On its release in November 2003, ‘Call Off The Search’ just broke the Top 40. Then it dropped to No.80 over Christmas, but with ‘The Closest Thing To Crazy’ all over the radio, it soon started climbing again. Back in to the 40, then the 30, then the Top 10. By late January, it hit No.1, from where it refused to budge for the following six weeks. ‘Call Off The Search’ would go on to become the biggest selling, British album of 2004. “When Mike called to tell me we were No.1, I just about collapsed,” laughs Katie. “I was 19, still living at home in Redhill with my parents, doing a part-time music business course in case the album didn’t pan out. That was the end of life as I’d known it before.”

The pressure on the pair for a follow-up album should have been enormous. Luckily, they had two songs already completed to get them started. “’Spiders Web’ and ‘Thank You Stars’ were two tracks we didn’t put on the debut, but we knew the fans loved,” says Katie. “The first had been a bit too rocky for ‘Call Off The Search’, the other was one of Mike’s and he thought too many of his songs were on the album already. Having those gave us a comfort zone.” A year later, still touring and promoting ‘Call Off The Search’, Mike and Katie were in China filming a TV show. On a day off, a guide took them around Beijing. “She was giving us facts about city – one of which was that there are nine million bicycles in Beijing,” recalls Katie. “Immediately Mike said, ‘What a great song title’. I was like, ‘Yeah, whatever’. Mike does this all the time. As soon as he hears an odd sentence or ridiculous phrase he wants to make it a song. What’s the silliest example? Probably ‘Halfway Up The Hindu Kush’, but then we did make that in to a song.”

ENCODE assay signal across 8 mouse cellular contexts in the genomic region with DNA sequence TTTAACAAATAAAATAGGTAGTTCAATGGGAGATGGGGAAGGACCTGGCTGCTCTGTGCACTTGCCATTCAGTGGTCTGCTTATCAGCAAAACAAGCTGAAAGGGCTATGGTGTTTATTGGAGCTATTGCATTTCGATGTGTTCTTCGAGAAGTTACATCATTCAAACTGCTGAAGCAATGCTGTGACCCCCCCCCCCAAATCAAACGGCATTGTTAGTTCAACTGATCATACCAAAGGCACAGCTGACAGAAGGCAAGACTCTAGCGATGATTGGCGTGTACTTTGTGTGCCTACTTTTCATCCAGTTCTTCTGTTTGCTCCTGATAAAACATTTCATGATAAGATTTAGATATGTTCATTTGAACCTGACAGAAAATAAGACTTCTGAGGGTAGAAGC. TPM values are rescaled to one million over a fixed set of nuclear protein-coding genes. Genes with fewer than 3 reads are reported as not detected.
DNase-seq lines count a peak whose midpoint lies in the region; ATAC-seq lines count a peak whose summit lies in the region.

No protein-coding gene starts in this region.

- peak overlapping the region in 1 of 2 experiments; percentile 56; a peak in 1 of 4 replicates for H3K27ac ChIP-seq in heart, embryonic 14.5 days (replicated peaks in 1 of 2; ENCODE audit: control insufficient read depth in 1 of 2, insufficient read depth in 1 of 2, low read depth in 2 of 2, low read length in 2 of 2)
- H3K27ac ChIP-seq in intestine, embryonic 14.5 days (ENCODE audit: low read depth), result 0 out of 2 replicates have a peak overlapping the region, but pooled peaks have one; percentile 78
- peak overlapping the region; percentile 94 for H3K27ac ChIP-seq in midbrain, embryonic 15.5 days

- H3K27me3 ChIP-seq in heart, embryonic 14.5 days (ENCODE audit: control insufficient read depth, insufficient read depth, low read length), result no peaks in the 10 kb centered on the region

Two months later, Mike presented Katie with ‘Nine Million Bicycles’. Her reaction? “I thought it was one of the weirdest songs I’d ever heard,” she laughs, “but because it was so odd, I wanted to sing it. Once I did, it became magical, which I hadn’t expected. That wasn’t an instant one for me. Something about that song is so wrong it became right.” ‘Piece By Piece’, a Katie composition based loosely on personal experience, became the title of the second album, partly because it was made bit by bit, between touring. Released in September 2005, the album entered the UK charts at No.1 “I probably appreciated that No.1 more than the first,” admits Katie. “With ‘Call Off The Search’, I was so busy and knew so little about the industry that I wasn’t fully aware what an achievement it was. With ‘Piece By Piece’, we also started working extensively in Europe and I was starting to have success very quickly there too, which was something I never expected.”

For her third album, ‘Pictures’, Katie took time out to write for the first time. In early 2007, she booked three months to herself and a further two in a studio. Determined to find a fresh take on her sound, she came up with the idea of basing the album around a concept. “We needed a new element which came from me being a huge horror film fan. Initially, the concept was to be songs inspired by the music in Tarantino movies – Chuck Berry, Dusty Springfield, lots of cowboy movie music. In the end, it was too tricky to have every song slot into such a narrow mould, so ‘Pictures’ evolved with a more general filmic theme. Mike wrote songs like ‘Mary Pickford’ and ‘Scary Films’. ‘What I Miss About You’ and ‘Dirty Dice’ I co-wrote with Andrea McEwan. ‘Dirty Dice’ is our take on a spaghetti western, and ‘What I Miss About You’ has a very cinematic storyline.”